In general, there is a clear difference in model performance according to the type of word to be predicted. Our main results in Table 2 show conventional language models are very good at predicting prepositions and verbs, but less good at predicting named entities and nouns. Among these language models, and in keeping with established results, RNNs with LSTMs demonstrate a small gain on n-gram models across the board, except for named entities where the cache is beneficial. In fact, LSTM models are better than humans at predicting prepositions, which suggests that there are cases in which several of the candidate prepositions are ‘correct’, but annotators prefer the less frequent one. Even more surprisingly, when only local context (the query) is available, both LSTMs and n-gram models predict verbs more accurately than humans. This may be because the models are better attuned to the distribution of verbs in children’s books, whereas humans are unhelpfully influenced by their wider knowledge of all language styles.777We did not require the human annotators warm up by reading the 98 novels in the training data, but this might have led to a fairer comparison. When access to the full context is available, humans do predict verbs with slightly greater accuracy than RNNs.
The best performing Memory Networks predict common nouns and named entities more accurately than conventional language models. Clearly, in doing so, these models rely on access to the wider context (the supervised embedding model (query), which is equivalent to the memory network but with no contextual memory, performs poorly in this regard). The fact that LSTMs without attention perform similarly on nouns and named entities whether or not the context is available confirms that they do not effectively exploit this context. This may be a symptom of the difficulty of storing and retaining information across large numbers of time steps that has been previously observed in recurrent networks (See e.g. Bengio et al. (1994)).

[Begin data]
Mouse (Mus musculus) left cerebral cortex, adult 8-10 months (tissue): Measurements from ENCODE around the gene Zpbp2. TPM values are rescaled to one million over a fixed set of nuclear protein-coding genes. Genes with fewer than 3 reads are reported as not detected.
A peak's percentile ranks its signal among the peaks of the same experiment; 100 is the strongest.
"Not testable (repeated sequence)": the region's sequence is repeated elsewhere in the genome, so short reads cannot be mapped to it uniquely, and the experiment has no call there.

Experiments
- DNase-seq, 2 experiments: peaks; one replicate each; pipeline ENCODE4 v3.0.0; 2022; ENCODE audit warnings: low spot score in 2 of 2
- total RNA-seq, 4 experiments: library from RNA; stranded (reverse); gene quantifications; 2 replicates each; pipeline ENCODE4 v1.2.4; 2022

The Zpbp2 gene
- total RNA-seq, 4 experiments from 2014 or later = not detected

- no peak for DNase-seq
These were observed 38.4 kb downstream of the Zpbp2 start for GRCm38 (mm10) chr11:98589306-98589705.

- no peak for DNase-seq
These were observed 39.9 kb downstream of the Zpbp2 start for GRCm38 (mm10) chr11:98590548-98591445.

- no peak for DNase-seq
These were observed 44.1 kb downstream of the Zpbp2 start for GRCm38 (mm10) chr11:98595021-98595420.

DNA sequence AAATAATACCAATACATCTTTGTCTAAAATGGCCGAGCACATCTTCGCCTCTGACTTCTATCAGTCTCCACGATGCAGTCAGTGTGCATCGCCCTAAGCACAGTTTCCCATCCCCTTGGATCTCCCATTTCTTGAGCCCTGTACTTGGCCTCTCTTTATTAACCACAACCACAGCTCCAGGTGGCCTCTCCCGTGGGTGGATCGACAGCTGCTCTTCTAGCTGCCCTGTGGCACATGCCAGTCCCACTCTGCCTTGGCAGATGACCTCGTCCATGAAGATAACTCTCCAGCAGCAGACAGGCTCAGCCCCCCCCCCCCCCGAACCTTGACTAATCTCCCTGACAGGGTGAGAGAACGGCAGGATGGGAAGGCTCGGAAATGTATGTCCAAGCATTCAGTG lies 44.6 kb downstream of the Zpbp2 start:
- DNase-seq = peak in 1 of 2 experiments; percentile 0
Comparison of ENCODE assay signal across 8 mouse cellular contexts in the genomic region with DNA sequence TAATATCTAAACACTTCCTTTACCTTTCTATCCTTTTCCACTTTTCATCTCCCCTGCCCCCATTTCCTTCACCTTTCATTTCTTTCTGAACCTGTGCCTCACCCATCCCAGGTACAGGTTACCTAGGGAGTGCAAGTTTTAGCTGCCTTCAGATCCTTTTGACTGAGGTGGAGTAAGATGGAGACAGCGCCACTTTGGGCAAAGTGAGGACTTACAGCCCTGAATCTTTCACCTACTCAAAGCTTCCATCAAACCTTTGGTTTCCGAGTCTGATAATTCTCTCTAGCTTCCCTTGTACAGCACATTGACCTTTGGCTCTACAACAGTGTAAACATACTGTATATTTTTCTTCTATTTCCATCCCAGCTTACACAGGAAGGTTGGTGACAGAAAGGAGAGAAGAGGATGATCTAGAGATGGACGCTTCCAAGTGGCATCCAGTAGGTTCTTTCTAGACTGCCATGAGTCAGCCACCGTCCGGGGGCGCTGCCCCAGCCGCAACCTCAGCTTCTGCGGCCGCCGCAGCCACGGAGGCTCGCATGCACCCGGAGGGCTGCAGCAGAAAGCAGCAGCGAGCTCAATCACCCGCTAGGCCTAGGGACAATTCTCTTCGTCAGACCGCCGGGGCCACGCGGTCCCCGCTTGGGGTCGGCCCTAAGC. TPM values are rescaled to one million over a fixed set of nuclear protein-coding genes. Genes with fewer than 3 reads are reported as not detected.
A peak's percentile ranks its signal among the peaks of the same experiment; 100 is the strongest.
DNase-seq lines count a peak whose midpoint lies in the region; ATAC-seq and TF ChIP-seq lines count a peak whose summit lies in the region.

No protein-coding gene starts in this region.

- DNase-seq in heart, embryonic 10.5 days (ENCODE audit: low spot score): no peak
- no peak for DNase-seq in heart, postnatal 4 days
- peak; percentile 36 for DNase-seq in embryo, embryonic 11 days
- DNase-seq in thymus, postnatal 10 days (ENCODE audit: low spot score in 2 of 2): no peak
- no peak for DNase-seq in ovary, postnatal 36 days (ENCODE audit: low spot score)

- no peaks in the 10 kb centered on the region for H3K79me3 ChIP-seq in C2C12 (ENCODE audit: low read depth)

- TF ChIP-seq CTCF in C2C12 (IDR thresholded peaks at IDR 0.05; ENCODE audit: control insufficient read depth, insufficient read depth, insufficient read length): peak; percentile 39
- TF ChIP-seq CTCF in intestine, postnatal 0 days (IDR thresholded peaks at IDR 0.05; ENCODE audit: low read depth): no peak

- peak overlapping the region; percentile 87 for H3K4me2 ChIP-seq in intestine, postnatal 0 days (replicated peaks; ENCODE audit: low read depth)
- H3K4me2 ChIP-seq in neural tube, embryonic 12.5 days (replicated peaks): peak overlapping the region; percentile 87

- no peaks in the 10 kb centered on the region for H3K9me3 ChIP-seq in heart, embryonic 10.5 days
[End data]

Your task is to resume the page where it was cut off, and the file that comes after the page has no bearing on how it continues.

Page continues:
Not all memory networks that we trained exploited the context to achieve decent prediction of nouns and named entities. For instance, when each sentence in the context is stored as an ordered sequence of word embeddings (sentence mem + PE), performance is quite poor in general. Encoding the context as an unbroken sequence of individual words (lexical memory) works well for capturing prepositions and verbs, but is less effective with nouns and entities. In contrast, window memories centred around the candidate words are more useful than either word-level or sentence-level memories when predicting named entities and nouns.
The window-based Memory Network with self-supervision (in which a hard attention selection is made among window memories during training) outperforms all others at predicting named entities and common nouns. Examples of predictions made by this model for two CBT questions are shown in Figure 2. It is notable that this model is able to achieve the strongest performance with only a simple window-based strategy for representing questions.